What Makes Us Human, What Makes Us Good

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Photo by Paul Mayer

 

BY KIMBERLY MAYER

I am walking in the woods alongside the sea pondering these questions: what makes us human, and what makes us good? And the answer, it seems to me, is the extent to which we are connected to, and value, wildlife.

Consider the whales in the sea and the trees in the forest. Consider the elephants if you please.

Strong mother-child bonds characterize the Orcas whale as well as the elephant. Offspring often stay with their mothers for life. And upon death, Orcas keep vigil, actively mourning the passing of one of their own.

“They’re not killer whales, they’re lovers,” writes reporter Hayley Day in “Wired for Orcas Love,” published online, The Journal of the San Juan Islands, 2/14/17.

Ken Balcomb, Founder of the Center for Whale Research in Friday Harbor, San Juan Island, suggests, “They may be a superior species actually. They’ve certainly been around longer than us. They may think ‘those monkeys’ on the beach have almost whale-like intelligence.”

Or not.

Turning now to the trees, I am realizing from the beautiful little book I am reading, The Hidden Life of Trees by Peter Wohlleben, that the forest is another remarkable social network. Trees too are social beings, and a solitary planted tree would be hard-pressed to enjoy the benefits of those in the forest. Growing near each other, like families, trees support each other, share nutrients, and care for their sick and elderly. They communicate through both roots and leaves, warn each other of dangers—such as insect infestations, and accommodate for one another’s growth rather than crowd each other out. Together in a forest, trees create a hospitable climate that one tree alone would be incapable of achieving.

My woods here is full of deer, but continents away from the Puget Sound elephants tell a remarkably similar story to the trees and the whales. Elephants also form close family bonds particularly between mother and offspring, and live in a complex, matriarchal, social structure. Elephants greet one another, work in teams, and exhibit emotions such as crying at birth and death. They grieve, bury their dead, and frequently return to revisit the body. Elephants care for each other’s orphaned offspring, sharing food when it is scarce. Capable of enormous empathy, elephants do not do well in isolation.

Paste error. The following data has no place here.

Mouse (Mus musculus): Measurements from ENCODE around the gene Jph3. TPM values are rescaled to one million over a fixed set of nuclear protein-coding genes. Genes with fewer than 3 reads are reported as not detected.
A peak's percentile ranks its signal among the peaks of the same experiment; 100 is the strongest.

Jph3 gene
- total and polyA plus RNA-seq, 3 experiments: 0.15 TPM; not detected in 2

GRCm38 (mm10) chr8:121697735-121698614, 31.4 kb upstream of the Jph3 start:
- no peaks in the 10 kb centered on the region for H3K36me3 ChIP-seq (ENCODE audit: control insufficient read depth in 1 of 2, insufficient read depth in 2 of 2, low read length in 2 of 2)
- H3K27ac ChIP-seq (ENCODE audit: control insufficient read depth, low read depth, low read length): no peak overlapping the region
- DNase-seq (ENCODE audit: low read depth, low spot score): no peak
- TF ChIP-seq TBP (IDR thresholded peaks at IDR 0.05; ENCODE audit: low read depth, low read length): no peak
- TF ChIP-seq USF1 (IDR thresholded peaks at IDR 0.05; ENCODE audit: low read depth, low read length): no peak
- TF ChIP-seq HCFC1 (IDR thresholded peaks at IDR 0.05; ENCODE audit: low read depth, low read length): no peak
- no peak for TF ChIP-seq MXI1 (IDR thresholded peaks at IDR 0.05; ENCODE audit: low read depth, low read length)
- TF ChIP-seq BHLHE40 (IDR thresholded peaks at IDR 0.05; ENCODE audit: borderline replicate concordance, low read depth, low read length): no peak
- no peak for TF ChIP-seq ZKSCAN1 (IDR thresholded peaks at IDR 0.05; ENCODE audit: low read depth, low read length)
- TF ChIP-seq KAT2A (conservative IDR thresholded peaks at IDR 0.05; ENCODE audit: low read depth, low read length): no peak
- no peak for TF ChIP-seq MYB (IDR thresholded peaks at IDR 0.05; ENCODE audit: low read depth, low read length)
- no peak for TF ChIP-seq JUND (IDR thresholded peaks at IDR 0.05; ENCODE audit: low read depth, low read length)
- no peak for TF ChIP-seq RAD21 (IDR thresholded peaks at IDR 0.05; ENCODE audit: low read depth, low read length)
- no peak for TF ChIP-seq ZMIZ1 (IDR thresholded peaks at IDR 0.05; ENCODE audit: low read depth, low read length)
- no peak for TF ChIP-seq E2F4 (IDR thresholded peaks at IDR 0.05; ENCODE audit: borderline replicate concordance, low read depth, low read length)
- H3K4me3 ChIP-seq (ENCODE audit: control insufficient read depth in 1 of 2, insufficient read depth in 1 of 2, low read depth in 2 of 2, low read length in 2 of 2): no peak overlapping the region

Whales, trees, or elephants, there is resistance in numbers. We must remember this.

Only four weeks into the Trump Administration and the future for wildlife—wild animals, fauna, flora, mammals, fish and birds–looks bleak. And with it, would go our humanity.

Climate change is locked in denial by the very man chosen now to lead The Environmental Protection Agency. As Attorney General of Oklahoma, Scott Pruitt fired off multiple lawsuits against the EPA on behalf of oil, gas, and coal industries. Long an adversary against regulation to control pollution, can’t you hear them all laughing in the fossil-fuel board rooms now?

What did the American people expect? A developer looks at a forest and sees a golf course, hotels, casinos. He sees trees for cutting down. To him, an ocean is for skimming his yacht across. His sons trophy hunt in Africa, like Colonialists out of the 19th century.

And we, the monkeys on the beach, are rendered less healthy, less humane, and less human for this.

 

 

 

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Walls vs. Coexistence

chinas-great-wallPhoto credit: Paul Mayer

 

BY KIMBERLY MAYER

A long time ago in a land far away, there once was an emperor who wanted a wall. It is always one grandiose scheme or another, and that one was defensive. The longest defensive barrier ever built to keep out invaders. Begun in the Qin Dynasty, and later rebuilt in the Ming Dynasty, the Great Wall of China covered much of the northern border of China.

We all know how well that worked out. For over 2,000 years the nomadic Mongol tribe of the north regularly invaded and conquered the Chinese Empire.

Extending through all types of terrain including mountainous regions, the Great Wall itself took its toll on the Chinese. Thousands of workers died in the construction, and many are thought to be buried under the very wall they were assembling.